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J Int Neuropsychol Soc. 2019 Aug;25(7):750-760. doi: 10.1017/S1355617719000420.

Exploring Heterogeneity on the Wisconsin Card Sorting Test in Schizophrenia Spectrum Disorders: A Cluster Analytical Investigation.

Author information

1
Centre for Mental Health, Faculty of Health, Arts and Design, Swinburne University of Technology, Victoria 3122, Australia.
2
Monash Alfred Psychiatry Research Centre (MAPrc), Monash University Central Clinical School and The Alfred Hospital, Melbourne 3004, Australia.
3
Department of Statistics, Data Science and Epidemiology, Swinburne University of Technology, Victoria 3122, Australia.
4
Cooperative Research Centre (CRC) for Mental Health, 161 Barry Street, Carlton, Victoria 3053, Australia.
5
Departments of Medical Genetics, Psychiatry, and Physiology & Pharmacology, University of Calgary, Calgary, AB, Canada.
6
Department of Psychiatry, The University of Melbourne, Parkville, Victoria 3052, Australia.
7
Florey Institute of Neuroscience and Mental Health, Parkville, Victoria 3052, Australia.
8
Institute of Psychiatry, Psychology and Neuroscience, King's College London, London, UK.
9
Centre for Neural Engineering, The University of Melbourne, Carlton, VIC, Australia.
10
Melbourne Neuropsychiatry Centre, Department of Psychiatry, The University of Melbourne and Melbourne Health, Carlton South, Victoria 3053, Australia.
11
Department of Mental Health, St Vincent's Hospital, Melbourne, Victoria 3065, Australia.

Abstract

OBJECTIVES:

The Wisconsin Card Sorting Test (WCST) is a complex measure of executive function that is frequently employed to investigate the schizophrenia spectrum. The successful completion of the task requires the interaction of multiple intact executive processes, including attention, inhibition, cognitive flexibility, and concept formation. Considerable cognitive heterogeneity exists among the schizophrenia spectrum population, with substantive evidence to support the existence of distinct cognitive phenotypes. The within-group performance heterogeneity of individuals with schizophrenia spectrum disorder (SSD) on the WCST has yet to be investigated. A data-driven cluster analysis was performed to characterise WCST performance heterogeneity.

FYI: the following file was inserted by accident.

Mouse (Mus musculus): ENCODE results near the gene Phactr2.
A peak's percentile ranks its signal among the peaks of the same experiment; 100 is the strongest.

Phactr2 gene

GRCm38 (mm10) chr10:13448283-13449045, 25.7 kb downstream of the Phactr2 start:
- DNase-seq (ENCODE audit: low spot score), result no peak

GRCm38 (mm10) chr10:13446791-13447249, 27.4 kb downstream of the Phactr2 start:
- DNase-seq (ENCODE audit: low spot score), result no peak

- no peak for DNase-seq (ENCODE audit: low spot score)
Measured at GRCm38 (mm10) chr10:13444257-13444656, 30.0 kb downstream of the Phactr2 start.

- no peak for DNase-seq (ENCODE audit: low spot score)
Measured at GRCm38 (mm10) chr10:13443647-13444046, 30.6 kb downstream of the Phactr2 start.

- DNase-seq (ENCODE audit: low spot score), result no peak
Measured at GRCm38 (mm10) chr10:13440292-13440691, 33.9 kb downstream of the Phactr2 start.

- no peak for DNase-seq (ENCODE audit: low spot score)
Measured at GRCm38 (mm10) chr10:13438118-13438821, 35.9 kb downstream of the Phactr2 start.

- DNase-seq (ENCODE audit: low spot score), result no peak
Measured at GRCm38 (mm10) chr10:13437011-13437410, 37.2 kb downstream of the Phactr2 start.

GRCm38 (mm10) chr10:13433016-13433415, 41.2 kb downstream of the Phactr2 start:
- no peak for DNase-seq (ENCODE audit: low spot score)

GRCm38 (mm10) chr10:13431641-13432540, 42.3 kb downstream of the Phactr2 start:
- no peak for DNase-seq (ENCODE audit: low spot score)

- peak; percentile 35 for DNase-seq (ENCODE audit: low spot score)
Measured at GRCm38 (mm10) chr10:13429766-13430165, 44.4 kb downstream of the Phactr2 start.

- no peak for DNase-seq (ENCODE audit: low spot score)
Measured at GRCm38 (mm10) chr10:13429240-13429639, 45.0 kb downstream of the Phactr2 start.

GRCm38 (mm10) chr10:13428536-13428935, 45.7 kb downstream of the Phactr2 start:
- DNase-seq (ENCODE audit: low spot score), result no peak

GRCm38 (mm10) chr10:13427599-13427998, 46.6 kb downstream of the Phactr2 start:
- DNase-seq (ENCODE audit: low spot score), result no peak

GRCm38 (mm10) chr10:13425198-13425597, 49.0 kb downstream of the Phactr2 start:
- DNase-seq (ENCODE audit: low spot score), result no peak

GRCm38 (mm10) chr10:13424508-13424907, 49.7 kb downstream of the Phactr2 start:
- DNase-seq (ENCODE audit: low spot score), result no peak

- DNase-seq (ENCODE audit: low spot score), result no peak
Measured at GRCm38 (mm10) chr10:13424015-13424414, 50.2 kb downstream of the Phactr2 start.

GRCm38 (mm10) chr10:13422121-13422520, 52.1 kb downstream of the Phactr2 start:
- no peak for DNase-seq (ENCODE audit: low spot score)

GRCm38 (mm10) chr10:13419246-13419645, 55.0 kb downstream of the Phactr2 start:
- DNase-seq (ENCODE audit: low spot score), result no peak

METHODS:

Hierarchical cluster analysis with k-means optimisation was employed to identify homogenous subgroups in a sample of 210 schizophrenia spectrum participants. Emergent clusters were then compared to each other and a group of 194 healthy controls (HC) on WCST performance and demographic/clinical variables.

RESULTS:

Three clusters emerged and were validated via altered design iterations. Clusters were deemed to reflect a relatively intact patient subgroup, a moderately impaired patient subgroup, and a severely impaired patient subgroup.

CONCLUSIONS:

Considerable within-group heterogeneity exists on the WCST. Identification of subgroups of patients who exhibit homogenous performance on measures of executive functioning may assist in optimising cognitive interventions. Previous associations found using the WCST among schizophrenia spectrum participants should be reappraised. (JINS, 2019, 25, 750-760).

KEYWORDS:

Cognitive flexibility; Cognitive subgroup; Concept formation; Executive function; Psychosis; Schizophrenia spectrum and other psychotic disorders

PMID:
31104647
DOI:
10.1017/S1355617719000420

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